Best of luck – and if you can finish this project in less than two hours, my proverbial hat is off to you!

– Aaron

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DIY Graduated Pitchers/Tumblers/Shakers

The graduated frothing pitchers out there are great and a big step forward in reducing milk waste.  But sometimes you just want to pour with a lucky pitcher, want an etched tumbler (for iced lattes etc), or just want an excuse to do a fun little project.  So in an effort to assuage the baristas while still keeping an eye on milk waste, I tried a couple of methods of etching lines on the interior some stainless steel vessels.

  • Dremel and various bits (cutting, grinding etc.)  I think in theory this could work extremely well if you properly clamp the Dremel in place, and ideally the pitcher too.  In practice, this was well beyond my weak Dremel skills and I ended up with a lot of messy scratches and a poorly defined score line.
  • Etching with electricity.  Eureka!

I can’t claim any credit for the this idea, there are plenty of great videos on the internet showing how it is done.  But I can say I tried it, it works, it is super cheap (you probably have almost everything you need in your shop already), and it’s quite satisfying.  Here’s the quick version of what worked for me (try at your own risk…this is an educational post only!):


  • Four alligator clips
  • Wire
  • 9v battery
  • a bit of salt water
  • a bunch of Q-tips
  • a flashlight
  • electrician’s tape
  • an exacto knife/box cutter
  • and of course the metal vessels you wish to etch.


  1. Clean and dry the interior of the vessel.  Mark the line you’d like to etch with a Sharpie.
  2. Cut a thin bar into the electrician’s tape with a precise cutting instrument (I used blue tape, but in hindsight electrician’s tape would have been better, probably would have helped create crisper borders). Stick the cut-out tape in place over the Sharpie mark.  In practice, this is the most difficult part of the whole project given that you need to try to get it level pretty deep inside the pitcher.  Sticking the tape to the end of a straight edge (aligning it such that the center of the cut-out is at the corner edge of the straight edge), then running the straight edge down the middle of the spout, helped to get the tape as level as possible.  A flashlight also helps when trying to position the cut-out over the sharpie mark.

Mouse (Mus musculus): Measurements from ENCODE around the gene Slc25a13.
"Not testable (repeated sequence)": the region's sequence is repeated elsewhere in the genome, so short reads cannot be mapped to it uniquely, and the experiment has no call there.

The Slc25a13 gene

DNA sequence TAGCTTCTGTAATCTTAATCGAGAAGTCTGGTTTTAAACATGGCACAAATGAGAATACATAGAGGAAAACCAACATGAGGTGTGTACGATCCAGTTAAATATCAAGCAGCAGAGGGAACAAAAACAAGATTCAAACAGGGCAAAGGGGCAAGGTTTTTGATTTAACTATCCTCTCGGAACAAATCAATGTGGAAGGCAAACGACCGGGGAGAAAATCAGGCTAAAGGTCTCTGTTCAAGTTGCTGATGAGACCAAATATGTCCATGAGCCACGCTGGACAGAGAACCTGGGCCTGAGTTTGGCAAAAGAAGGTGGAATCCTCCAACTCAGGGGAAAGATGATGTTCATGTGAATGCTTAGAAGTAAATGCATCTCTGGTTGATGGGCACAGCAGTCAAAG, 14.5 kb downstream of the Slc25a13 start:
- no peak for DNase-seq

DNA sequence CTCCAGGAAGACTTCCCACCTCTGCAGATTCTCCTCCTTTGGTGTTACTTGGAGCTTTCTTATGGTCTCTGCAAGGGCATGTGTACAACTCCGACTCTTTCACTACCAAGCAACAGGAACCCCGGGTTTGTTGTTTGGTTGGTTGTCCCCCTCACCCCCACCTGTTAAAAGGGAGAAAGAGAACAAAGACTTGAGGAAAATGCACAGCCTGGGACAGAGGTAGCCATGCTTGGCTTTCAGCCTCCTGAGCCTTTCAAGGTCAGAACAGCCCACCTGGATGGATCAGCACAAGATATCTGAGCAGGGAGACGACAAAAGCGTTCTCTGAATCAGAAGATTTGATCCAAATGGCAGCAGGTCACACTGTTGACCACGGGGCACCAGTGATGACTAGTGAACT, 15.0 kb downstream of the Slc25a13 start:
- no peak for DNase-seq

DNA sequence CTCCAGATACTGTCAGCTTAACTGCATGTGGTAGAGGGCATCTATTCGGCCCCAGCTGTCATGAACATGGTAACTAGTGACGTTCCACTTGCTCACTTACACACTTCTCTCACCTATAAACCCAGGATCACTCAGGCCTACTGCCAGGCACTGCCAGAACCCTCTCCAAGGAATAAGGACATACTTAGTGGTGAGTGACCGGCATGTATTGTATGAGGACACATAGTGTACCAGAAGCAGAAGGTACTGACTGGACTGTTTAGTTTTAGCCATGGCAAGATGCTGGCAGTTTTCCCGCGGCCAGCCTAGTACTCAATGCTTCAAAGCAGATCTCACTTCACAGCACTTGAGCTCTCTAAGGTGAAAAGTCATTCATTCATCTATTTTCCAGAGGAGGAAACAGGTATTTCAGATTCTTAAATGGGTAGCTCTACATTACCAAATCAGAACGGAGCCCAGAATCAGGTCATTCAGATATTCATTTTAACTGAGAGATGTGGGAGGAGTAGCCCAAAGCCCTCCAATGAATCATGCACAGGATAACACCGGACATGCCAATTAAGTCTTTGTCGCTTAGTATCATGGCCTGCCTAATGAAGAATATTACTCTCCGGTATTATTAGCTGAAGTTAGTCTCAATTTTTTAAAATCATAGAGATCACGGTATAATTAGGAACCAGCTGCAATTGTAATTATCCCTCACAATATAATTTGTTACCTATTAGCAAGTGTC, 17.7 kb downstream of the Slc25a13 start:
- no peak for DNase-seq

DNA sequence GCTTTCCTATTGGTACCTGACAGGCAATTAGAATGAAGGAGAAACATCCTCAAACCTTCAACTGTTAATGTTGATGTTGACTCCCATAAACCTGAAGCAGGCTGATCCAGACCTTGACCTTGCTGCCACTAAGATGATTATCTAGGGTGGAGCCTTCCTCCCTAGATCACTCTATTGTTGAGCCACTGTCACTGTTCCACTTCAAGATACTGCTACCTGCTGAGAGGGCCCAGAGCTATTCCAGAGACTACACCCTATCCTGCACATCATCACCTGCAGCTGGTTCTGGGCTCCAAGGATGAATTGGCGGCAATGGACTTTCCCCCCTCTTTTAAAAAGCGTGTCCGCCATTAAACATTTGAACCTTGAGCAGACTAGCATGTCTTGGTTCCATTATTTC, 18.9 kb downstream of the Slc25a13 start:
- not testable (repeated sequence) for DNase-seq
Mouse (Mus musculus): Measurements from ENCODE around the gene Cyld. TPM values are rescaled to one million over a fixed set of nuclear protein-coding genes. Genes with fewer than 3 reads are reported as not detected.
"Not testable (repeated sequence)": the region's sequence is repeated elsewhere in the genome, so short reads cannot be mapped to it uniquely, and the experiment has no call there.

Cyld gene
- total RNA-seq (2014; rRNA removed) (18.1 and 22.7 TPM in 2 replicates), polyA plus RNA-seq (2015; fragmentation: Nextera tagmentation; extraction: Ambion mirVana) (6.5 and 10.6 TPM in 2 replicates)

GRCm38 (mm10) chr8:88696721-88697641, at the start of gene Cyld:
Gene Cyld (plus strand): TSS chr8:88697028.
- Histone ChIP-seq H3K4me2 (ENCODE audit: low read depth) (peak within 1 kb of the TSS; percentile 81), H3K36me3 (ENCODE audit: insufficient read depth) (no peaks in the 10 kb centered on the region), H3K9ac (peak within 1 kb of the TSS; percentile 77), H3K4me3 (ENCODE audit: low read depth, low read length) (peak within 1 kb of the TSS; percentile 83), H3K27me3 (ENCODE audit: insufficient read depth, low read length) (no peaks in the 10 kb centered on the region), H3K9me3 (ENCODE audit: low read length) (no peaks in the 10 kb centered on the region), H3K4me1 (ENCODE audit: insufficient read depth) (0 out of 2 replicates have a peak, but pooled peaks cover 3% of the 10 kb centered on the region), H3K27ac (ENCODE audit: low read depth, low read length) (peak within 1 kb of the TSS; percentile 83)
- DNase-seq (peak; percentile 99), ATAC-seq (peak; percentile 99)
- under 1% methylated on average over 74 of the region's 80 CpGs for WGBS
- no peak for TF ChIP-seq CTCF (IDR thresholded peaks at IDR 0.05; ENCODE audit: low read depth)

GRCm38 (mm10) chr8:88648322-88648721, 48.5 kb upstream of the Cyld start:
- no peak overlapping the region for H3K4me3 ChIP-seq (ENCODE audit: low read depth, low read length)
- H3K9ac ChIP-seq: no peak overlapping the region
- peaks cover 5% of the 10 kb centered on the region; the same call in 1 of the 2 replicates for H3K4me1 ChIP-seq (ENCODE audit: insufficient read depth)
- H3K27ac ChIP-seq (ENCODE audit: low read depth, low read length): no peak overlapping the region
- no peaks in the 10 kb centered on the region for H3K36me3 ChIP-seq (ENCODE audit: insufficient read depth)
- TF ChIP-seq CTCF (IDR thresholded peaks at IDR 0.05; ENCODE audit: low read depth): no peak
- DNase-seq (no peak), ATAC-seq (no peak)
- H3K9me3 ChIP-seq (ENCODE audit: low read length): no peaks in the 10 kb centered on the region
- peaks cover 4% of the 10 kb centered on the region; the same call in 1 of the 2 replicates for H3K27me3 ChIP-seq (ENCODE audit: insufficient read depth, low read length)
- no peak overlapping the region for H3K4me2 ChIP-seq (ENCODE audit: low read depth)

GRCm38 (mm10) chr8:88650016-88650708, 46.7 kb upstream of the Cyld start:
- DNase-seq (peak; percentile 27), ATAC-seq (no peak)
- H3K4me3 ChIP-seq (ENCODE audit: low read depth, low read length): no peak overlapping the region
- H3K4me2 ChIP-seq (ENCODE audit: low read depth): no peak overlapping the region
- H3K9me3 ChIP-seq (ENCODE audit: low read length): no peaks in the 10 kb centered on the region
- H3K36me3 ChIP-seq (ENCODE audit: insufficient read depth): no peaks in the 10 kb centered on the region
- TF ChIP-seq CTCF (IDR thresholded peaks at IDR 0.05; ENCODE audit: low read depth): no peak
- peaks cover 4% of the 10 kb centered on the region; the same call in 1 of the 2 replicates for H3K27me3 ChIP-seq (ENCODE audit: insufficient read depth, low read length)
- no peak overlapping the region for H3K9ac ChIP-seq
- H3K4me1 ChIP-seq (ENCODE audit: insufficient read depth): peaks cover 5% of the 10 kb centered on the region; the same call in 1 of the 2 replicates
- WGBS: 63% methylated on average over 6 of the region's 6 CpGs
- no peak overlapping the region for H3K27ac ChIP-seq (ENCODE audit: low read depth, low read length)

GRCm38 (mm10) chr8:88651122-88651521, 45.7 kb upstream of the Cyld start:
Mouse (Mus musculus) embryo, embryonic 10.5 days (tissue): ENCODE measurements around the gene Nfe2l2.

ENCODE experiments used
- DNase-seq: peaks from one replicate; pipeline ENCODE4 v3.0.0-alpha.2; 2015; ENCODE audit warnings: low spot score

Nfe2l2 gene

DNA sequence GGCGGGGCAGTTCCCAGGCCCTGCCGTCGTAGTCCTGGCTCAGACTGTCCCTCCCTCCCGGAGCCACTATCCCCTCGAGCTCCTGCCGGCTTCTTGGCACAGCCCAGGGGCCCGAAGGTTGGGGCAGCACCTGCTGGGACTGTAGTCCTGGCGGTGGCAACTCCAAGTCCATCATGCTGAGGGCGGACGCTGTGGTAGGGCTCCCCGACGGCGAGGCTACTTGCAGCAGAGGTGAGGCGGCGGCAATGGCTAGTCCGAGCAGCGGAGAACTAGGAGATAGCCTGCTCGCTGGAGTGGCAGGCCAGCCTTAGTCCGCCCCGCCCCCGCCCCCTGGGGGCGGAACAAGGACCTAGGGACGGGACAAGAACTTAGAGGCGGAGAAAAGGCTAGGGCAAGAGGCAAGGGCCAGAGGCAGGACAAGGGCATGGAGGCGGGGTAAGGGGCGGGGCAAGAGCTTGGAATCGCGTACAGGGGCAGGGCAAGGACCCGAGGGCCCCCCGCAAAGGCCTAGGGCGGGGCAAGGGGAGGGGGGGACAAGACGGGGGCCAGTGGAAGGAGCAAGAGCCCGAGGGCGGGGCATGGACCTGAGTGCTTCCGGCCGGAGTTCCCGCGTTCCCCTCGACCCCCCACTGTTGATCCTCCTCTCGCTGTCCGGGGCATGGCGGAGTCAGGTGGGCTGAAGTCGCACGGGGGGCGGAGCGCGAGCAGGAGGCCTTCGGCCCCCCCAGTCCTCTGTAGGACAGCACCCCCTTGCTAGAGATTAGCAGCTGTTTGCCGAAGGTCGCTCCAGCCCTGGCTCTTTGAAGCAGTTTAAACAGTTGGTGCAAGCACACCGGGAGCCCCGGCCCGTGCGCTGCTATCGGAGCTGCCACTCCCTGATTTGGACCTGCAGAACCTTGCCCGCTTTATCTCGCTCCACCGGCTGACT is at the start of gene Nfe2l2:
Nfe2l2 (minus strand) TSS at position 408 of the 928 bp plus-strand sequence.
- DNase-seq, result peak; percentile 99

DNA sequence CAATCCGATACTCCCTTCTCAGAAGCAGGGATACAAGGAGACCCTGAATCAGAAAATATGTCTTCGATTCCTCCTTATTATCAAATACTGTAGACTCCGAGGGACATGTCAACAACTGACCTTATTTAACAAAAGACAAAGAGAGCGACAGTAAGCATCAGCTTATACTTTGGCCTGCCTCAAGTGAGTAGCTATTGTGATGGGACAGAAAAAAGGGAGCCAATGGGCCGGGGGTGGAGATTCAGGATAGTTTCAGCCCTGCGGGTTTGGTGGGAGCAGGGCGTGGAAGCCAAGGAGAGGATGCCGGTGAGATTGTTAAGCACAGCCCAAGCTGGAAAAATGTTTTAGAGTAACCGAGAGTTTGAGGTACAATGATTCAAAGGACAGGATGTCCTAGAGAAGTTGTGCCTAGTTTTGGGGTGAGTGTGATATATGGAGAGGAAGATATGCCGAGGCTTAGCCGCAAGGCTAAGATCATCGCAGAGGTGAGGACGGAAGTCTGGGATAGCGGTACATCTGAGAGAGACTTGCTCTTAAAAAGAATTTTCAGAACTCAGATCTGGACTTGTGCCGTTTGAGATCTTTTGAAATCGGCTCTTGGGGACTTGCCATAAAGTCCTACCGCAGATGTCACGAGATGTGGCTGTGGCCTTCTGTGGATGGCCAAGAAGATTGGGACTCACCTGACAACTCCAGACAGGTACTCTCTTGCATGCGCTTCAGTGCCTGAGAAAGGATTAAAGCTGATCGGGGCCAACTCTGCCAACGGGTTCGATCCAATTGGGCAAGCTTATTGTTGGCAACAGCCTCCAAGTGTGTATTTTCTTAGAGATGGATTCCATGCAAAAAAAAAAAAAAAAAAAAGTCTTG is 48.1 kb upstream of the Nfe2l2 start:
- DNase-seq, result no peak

3. After you’ve attached alligator clips to both ends of two wires, attach one clip to the positive end of the 9v battery.  The other end gets clipped to the pitcher.
  4. Soak the end of a Q-tip in a bit of saltwater (to better conduct the electricity) and clip the Q-tip (closer to the tip works better) with one alligator clip on the second wire.  The clip needs to be biting down on wet cotton.  The other end of the wire gets clipped to the negative end of the battery.
  5. Hold the Q-tip by the shaft and “paint” the cut-out, going back and forth.  You’ll probably need to do this for about 5 minutes if you are using a 9v battery, and will probably need to replace your Q-tip (swapping ends as they blacken) several times in order to get a good etch.  You’ll see a bit of very tiny bubbling, maybe a wisp of vapor, and hear a slight hum.

The etch marks aren’t quite laser crisp, but they are visible and work!